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National Theatre Continues its Revival

Famed Opera 'Porgy and Bess' Returns for Five-Day Run

Stacy M. Brown | 12/18/2013, noon
For nearly 200 years, the National Theatre has been the site of some of Broadway's most acclaimed stage plays and ...

First performed in 1935 with music by George Gershwin, “Porgy and Bess,” depicts African-American life in the fictitious Catfish Row in Charleston, S.C., in the early 1920s.

Based on the book, “Porgy,” by DuBose and Dorothy Heyward, “Porgy and Bess” tells the story of a disabled black beggar who lives in the slums. It chronicles Porgy the beggar’s attempts to rescue Bess from her possessive and violent lover, Crown, and drug dealer, “Sportin’ Life.”

“We wanted to not only do these kinds of things again – first-class and first-run Broadway tours – but we also want to expand what we’re doing,” said Lee, a Woodbridge, Va., resident.

Lee also said he foresees the National Theatre as more than just a venue for stage shows. “Theaters today do more than just one thing. We could have ballet companies, dance companies,” he said. “The Dance Theatre of Harlem is one group that I’d like to see come in here and we can also host lectures, we can rent the building out for seminars or weddings. This will become what other performing arts centers are; a building that will be able to serve the people of the District.”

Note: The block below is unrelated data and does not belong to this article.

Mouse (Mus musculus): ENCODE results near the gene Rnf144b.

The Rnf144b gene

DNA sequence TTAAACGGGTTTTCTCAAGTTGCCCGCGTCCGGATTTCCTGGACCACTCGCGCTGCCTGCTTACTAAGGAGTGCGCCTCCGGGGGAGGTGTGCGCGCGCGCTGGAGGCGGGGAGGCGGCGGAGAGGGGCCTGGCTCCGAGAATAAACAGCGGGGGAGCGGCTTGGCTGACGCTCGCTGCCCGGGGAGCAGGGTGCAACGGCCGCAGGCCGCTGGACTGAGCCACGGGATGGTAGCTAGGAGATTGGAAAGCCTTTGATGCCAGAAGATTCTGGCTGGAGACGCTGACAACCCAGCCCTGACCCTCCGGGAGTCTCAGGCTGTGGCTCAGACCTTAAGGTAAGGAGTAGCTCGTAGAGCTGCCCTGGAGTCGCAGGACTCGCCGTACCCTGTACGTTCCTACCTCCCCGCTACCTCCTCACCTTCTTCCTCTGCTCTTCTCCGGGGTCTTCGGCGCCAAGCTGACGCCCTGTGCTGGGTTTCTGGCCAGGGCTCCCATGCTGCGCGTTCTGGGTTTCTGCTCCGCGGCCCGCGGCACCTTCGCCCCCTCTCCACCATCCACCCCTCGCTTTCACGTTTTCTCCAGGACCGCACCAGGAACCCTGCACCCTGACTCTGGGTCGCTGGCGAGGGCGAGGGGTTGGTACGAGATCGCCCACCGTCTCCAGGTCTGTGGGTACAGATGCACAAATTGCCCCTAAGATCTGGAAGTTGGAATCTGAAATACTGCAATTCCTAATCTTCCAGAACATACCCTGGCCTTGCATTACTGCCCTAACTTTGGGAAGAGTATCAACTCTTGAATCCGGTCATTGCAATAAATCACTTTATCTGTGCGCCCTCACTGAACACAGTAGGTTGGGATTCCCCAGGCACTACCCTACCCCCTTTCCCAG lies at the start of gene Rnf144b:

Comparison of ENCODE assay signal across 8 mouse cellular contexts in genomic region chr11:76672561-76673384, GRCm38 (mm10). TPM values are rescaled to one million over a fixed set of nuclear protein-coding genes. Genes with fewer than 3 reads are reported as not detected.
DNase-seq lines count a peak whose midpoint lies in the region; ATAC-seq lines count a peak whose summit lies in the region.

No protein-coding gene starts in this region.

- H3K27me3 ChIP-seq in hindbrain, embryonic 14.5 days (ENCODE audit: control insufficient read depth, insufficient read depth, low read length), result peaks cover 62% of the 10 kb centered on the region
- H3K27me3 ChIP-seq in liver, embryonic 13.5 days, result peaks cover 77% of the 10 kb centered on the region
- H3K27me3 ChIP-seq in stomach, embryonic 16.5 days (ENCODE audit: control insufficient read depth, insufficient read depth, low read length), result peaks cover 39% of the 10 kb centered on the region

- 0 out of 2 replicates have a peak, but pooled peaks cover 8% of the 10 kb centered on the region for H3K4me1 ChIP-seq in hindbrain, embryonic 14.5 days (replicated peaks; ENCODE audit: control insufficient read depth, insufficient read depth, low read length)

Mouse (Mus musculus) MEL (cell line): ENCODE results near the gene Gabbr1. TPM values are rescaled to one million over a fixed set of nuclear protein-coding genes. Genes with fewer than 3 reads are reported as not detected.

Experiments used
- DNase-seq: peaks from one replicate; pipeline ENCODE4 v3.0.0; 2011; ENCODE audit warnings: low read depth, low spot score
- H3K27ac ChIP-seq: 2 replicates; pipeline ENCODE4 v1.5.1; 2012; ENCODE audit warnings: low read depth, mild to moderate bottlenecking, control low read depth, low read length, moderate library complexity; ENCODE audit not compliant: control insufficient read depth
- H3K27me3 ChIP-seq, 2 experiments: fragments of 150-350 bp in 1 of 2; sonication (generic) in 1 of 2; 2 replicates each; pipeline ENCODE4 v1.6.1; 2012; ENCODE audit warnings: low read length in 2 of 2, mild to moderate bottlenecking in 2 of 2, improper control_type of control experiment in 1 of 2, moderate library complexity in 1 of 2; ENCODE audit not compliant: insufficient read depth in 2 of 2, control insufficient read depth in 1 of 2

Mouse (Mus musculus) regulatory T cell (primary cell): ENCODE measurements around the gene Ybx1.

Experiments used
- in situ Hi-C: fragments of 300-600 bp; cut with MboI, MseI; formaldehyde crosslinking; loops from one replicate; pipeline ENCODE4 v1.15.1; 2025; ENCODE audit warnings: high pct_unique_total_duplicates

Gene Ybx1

The theater remains in need of a new sound and lighting system, elevators, an air conditioning system, new curtains and drapes, and an upgrade in technology, he said.

For now, however, it’s just good to welcome back, “Porgy and Bess,” Lee said.

“But, after a few years of activity that wasn’t nearly as much here as we’d have wanted, we are here with ‘Porgy and Bess’ again and that’s wonderful,” he said.

Show times for “Porgy and Bess,” are 7:30 p.m., on Wednesday, Dec. 25; 2 p.m. and 7:30 p.m., on Thursday, Dec. 26; 8 p.m., on Friday, Dec. 27; 2 p.m. and 8 p.m., on Saturday, Dec. 28; and 2 p.m. and 7:30 p.m. on Sunday, Dec. 29. To purchase tickets, visit, www.thenationaldc.org, or call 202-628-6161.